Pakistan Cleric Buried; Musharraf Defiant

Mourners gather around an ambulance carrying the coffins of pro-Taliban Pakistani cleric Abdul Rashid Ghazi, who was killed in the siege of Lal Masjid or Red Mosque, during a funeral at his ancestral village Basti Abdullah, some 249 miles west of Multan, Pakistan, Thursday, July 12, 2007. AP Photo/Khalid Tanveer

The captured chief cleric of a militant mosque led the funeral for his slain brother Thursday and predicted that the deaths of the mosque's defenders in an army raid would push Pakistan toward an "Islamic revolution."

President Gen. Pervez Musharraf, meanwhile, vowed in a nationally televised address that he would crush extremists throughout Pakistan and move against religious schools, like those at the Red Mosque, that breed them.

Musharraf also said that within the next six months, security forces along the Pakistan-Afghanistan border would be equipped with modern weaponry, including tanks, to bolster a push against terrorism.

"Terrorism and extremism has not ended in Pakistan. But it is our resolve that we will eliminate extremism and terrorism wherever it exists," he said. "Extremism and terrorism will be defeated in every corner of the country."

The army crackdown on the radical mosque has raised Musharraf's standing among moderates and foreign backers worried about rising extremism in Pakistan.

But it has given hard-liners a rallying point and new martyrs to mourn, and has prompted calls from al Qaeda and Taliban for revenge attacks.

In apparent retaliation to the mosque siege, two government officials and a police officer were killed Thursday in a pair of bombings in northwest Pakistan, officials said.

The officials died when a bomb exploded at the government headquarters in the North Waziristan region near the Afghan border, intelligence officials said. The police officer was killed in a blast in the remote Swat Valley, police said.

Troops combing the Islamabad mosque and its adjoining seminary for girls found Abdul Rashid Ghazi's body among the remains of at least 73 people after the 35-hour commando assault ended Wednesday.

During a media tour of the bullet-scarred, heavily damaged compound, army spokesman Maj. Gen. Waheed Arshad said two suicide bombings occurred during the assault.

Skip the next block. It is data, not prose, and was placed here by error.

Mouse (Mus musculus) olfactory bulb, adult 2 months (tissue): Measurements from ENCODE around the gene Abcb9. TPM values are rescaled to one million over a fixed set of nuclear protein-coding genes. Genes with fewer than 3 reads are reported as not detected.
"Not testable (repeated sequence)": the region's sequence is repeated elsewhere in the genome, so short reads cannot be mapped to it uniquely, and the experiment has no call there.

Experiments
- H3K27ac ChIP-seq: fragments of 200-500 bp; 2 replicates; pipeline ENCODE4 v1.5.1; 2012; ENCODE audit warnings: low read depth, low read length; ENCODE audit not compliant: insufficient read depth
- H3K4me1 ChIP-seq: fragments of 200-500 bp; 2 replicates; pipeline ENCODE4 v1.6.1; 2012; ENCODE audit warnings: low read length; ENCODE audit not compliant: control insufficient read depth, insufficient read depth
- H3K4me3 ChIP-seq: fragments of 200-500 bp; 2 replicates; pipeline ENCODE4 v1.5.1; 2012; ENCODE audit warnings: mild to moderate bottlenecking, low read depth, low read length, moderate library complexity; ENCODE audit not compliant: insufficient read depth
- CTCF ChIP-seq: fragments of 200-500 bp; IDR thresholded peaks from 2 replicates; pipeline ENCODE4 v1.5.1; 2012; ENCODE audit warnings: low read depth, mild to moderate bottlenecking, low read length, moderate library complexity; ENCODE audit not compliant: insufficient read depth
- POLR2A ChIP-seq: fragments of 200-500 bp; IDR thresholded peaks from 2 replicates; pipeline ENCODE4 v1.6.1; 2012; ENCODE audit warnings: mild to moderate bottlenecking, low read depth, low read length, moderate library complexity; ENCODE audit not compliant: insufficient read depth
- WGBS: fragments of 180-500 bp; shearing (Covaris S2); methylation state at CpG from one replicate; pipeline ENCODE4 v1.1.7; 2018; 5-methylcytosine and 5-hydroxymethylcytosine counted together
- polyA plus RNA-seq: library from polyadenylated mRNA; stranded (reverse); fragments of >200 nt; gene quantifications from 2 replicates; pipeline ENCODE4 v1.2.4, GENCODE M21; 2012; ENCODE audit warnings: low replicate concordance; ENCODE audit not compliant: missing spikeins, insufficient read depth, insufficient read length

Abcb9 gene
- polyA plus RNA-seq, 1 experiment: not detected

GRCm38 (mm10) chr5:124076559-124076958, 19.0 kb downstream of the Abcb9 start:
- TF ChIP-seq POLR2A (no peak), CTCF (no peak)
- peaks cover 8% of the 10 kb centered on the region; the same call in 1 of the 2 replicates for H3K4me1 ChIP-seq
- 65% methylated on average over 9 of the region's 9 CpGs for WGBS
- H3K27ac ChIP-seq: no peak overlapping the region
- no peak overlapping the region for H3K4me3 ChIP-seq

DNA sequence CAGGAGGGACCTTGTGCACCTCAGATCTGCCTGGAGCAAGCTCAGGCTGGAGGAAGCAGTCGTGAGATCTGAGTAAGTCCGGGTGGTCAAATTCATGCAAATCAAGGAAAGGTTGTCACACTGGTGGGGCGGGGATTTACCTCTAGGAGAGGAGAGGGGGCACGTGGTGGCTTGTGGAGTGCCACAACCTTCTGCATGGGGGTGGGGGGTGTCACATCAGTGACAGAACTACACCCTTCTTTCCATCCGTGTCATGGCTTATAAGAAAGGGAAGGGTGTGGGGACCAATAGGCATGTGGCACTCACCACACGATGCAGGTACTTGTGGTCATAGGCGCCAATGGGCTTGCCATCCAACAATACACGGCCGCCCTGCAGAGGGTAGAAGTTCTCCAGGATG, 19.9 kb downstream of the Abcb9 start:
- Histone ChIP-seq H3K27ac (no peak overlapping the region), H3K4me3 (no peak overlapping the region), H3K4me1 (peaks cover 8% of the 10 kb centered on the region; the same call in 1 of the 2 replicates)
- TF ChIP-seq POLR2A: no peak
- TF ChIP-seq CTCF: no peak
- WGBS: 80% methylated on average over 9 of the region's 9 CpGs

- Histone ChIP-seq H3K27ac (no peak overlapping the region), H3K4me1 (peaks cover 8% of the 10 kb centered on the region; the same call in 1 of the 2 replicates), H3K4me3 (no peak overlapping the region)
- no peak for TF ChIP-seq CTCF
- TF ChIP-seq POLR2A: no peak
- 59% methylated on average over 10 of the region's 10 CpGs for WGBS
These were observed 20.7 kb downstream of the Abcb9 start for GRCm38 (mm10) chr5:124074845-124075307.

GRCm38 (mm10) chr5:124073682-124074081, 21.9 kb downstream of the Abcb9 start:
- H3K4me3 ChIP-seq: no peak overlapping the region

Arshad showed a room with a charred interior where he said a bomber blew himself up along with five or six other people the general described as hostages, although their bodies were charred beyond recognition. The second bomber killed himself at the entrance of the mosque.

Authorities recovered 75 bodies, none of them women or children, with 19 of these charred beyond recognition, Arshad said.

However, there is skepticism about the military's account and speculation that the toll could be much higher. The Dawn newspaper on Thursday cited an anonymous witness who said he had entered the mosque and seen "hundreds" of corpses.

The remains of dozens of militants were lowered into temporary graves in the capital early Thursday.

Officials released Ghazi's body directly to his relatives, who carried it to his ancestral village in Punjab province for burial on Thursday.

Police escorted Maulana Abdul Aziz, who was caught during the eight-day siege while trying to flee disguised as a woman, to Basti Abdullah so that he could attend his brother's funeral at a seminary set up by his father.

The brother took over the running of the Lal Masjid, or Red Mosque, in the capital after their father's assassination in a sectarian attack in 1998.

"Hundreds of our mothers, sisters, sons and daughters have rendered sacrifices," Aziz, a gray-bearded man dressed in white clothes and a checkered head scarf, said before leading prayers attended by about 3,000 people.

"Whatever happened in the past days is not hidden from anyone. God willing, Pakistan will have an Islamic revolution soon. The blood of martyrs will bear fruit," Aziz said calmly.

"We can let our necks be severed but we cannot bow down before oppressive rulers. Our struggle will continue. There are many Ghazis living to be martyred," he said.

About two dozen police commandos led Aziz into the madrassa compound and escorted him back after the funeral prayers and drove him away in a white police pickup truck.

Several female relatives of Ghazi dressed in black veils flashed victory signs to reporters as police escorted them to a waiting car after the funeral.

Some 700 police, including 100 plainclothes officers, were deployed for security at the gathering, area police chief Maqsoodul Hassan Chaudhry said.

According to official reports, 108 people died in eight days of fighting around the Red Mosque and its adjoining seminary for girls, which had challenged the government with an increasingly aggressive anti-vice campaign in the capital.

Officials said the dead included 10 soldiers, one police ranger and several civilians killed in the crossfire of the initial street battles that erupted July 3.
  • Alfonso Serrano